Synteny: Getting the Big Picture

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Background Information

Objective:  To have you learn about Syntenic Dotplots while generating one.

Difficulty:  Easy

Estimated Time:  5 minutes

New Programs Used:  SynMap (video demonstration)

Lesson

Introduction

     The image to the right is a syntenic dotplot.  This lesson teaches you what a syntenic dotplot is, how it is used, and why it is useful.  You will also learn how to create a syntenic dotplot through SynMap.
Lec syntenic.jpg


Syntenic Dotplots

  • Syntenic dotplots compare two genomes to each other
  • The x-axis represents one organism's genome and the y-axis represents the other organism's genome
  • Each box within the graph represents one chromosome
  • These genomes are compared against one another and every gene in one genome that matches genes in another organism is indicated by a gray dot.
  • If there are a series of genes that share the same order in both genomes (e.g. gene A - gene B - gene C - gene D), the genomic regions in which these genes reside are likely to be related through a common ancestral genomic region that also had those genes in that order. These regions are Homologous to one another, and in genomics terms, are called Syntenic.
  • In the picture to the right, gene-pairs that have the same order are colored green. Often, the density of genes is so great that the green dots appear as a green line.
  • Green lines sloping downwards (left to right) indicate that the sequence is reversed (inverted) in one of the genomes
  • Jumps in green lines signify an insertion or deletion in one of the genomes
  • Overlapping green lines (vertically or horizontally) represent a homologous segment being repeated (duplicated) in one organism
Several duplicated genes shown with a syntenic dotplot


Procedure

     1.  Open Synmap (quicklink) and search for human in the Organism 1 Search box.  Select Homo sapiens (the first result)

     2.  Search for chimp in the Organism 2 Search box.  Select Pan troglodytes (chimpanzee)

     3.  Click Generate SynMap

          -  Note:  Very powerful computers are needed to compare the genomes against one another, and remember that each genome is over 3 billion basepairs long.  Luckily once two organisms have been compared to each other, the computers save the result so that the next person to compare the same organisms does not have to wait for the analysis to run.  It may take hours for Synmap to generate a syntenic dotplot for humans and chimpanzees the first time.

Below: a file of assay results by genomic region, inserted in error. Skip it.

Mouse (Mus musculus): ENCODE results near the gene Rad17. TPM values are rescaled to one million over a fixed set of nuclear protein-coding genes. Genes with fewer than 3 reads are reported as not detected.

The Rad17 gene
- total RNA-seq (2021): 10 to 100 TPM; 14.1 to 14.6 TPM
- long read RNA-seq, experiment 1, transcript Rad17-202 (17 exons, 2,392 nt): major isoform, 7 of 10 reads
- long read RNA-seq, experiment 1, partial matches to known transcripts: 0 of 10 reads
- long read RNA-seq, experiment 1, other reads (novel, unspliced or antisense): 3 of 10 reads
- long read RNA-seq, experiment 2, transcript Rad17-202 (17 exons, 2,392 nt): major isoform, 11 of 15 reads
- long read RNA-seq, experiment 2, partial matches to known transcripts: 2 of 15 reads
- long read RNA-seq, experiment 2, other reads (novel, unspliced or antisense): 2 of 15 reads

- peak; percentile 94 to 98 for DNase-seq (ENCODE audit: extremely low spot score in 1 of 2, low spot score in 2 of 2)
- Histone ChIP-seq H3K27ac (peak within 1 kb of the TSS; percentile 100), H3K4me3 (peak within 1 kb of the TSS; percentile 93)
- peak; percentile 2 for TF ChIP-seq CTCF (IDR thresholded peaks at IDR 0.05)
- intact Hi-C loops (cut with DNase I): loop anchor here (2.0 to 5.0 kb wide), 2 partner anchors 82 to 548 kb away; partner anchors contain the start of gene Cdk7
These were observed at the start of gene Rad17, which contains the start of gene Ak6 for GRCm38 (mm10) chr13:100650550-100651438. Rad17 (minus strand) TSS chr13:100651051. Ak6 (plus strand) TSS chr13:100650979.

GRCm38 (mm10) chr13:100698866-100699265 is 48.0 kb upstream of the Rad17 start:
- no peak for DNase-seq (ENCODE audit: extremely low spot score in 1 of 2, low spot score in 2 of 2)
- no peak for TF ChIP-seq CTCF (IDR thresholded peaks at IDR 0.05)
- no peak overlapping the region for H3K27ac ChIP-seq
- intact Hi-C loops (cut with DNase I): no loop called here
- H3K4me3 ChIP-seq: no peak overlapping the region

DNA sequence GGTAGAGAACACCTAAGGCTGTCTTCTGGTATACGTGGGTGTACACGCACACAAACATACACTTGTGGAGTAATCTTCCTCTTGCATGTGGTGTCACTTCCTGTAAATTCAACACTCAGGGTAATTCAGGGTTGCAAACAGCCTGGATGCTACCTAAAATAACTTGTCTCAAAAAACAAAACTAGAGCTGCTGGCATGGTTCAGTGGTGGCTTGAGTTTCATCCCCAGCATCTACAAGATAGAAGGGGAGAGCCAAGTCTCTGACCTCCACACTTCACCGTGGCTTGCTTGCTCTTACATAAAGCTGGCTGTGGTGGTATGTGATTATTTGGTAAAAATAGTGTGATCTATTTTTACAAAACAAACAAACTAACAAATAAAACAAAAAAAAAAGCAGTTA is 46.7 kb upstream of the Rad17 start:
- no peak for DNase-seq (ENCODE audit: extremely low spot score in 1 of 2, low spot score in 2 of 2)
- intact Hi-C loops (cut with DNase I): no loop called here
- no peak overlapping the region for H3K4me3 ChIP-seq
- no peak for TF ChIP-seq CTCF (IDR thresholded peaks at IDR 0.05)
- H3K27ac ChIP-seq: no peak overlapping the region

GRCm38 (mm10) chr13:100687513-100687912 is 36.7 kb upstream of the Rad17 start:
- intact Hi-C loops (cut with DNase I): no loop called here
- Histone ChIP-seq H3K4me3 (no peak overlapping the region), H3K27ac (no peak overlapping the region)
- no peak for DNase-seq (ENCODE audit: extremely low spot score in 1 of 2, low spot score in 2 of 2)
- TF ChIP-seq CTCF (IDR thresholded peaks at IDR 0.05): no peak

4.  The new window that pops up is your syntenic dotplot.  Move your cursor to a point over any green section and click, you will open a new window zoomed in on the location where you clicked.  Again move your cursor over a green region, your cursor should turn red.  Click this section.

     5.  The GEvo window should pop up now with all the information filled out for the section you just chose.  (you are preparing to take a close up look at the section you clicked on)

     6.  Click Run GEvo Analysis!

     7.  You can now click on a red bar to see where the homologous gene is in the other organism and how much the gene has changed.

Conclusion

What you just did

Analogy:  Just like in Google Maps you saw an image of the entire human and chimpanzee genomes and zoomed in.  You zoomed in all the way to street view where you could see individual genes.  Potentially you could have zoomed in even further to see the individual nucleic acids.  But you didn't only zoom in, you zoomed in on homologous segments of DNA.


Biology you should learn from this

Syntentic dotplot:  Syntentic dotplots give biologists very valuable information about how organisms diverged from a common ancestor.  Biologists can easily look at one of these dotplots and see where large sections of DNA have been deleted, inserted, copied, or moved.  The dotplots are also very good at depicting how closely two organisms are related through the quantity and linearity of green dots over an entire genome.

     -  Note: CoGe takes the syntentic dotplot one step further by connecting it to GEvo.  This makes analyzing any section of the dotplot very easy to do in tremendous detail.

See Also

Previous Lecture:  Computationally Comparing Different Genomes

Next Lecture: 

All Lectures:  Tutorial for High School Students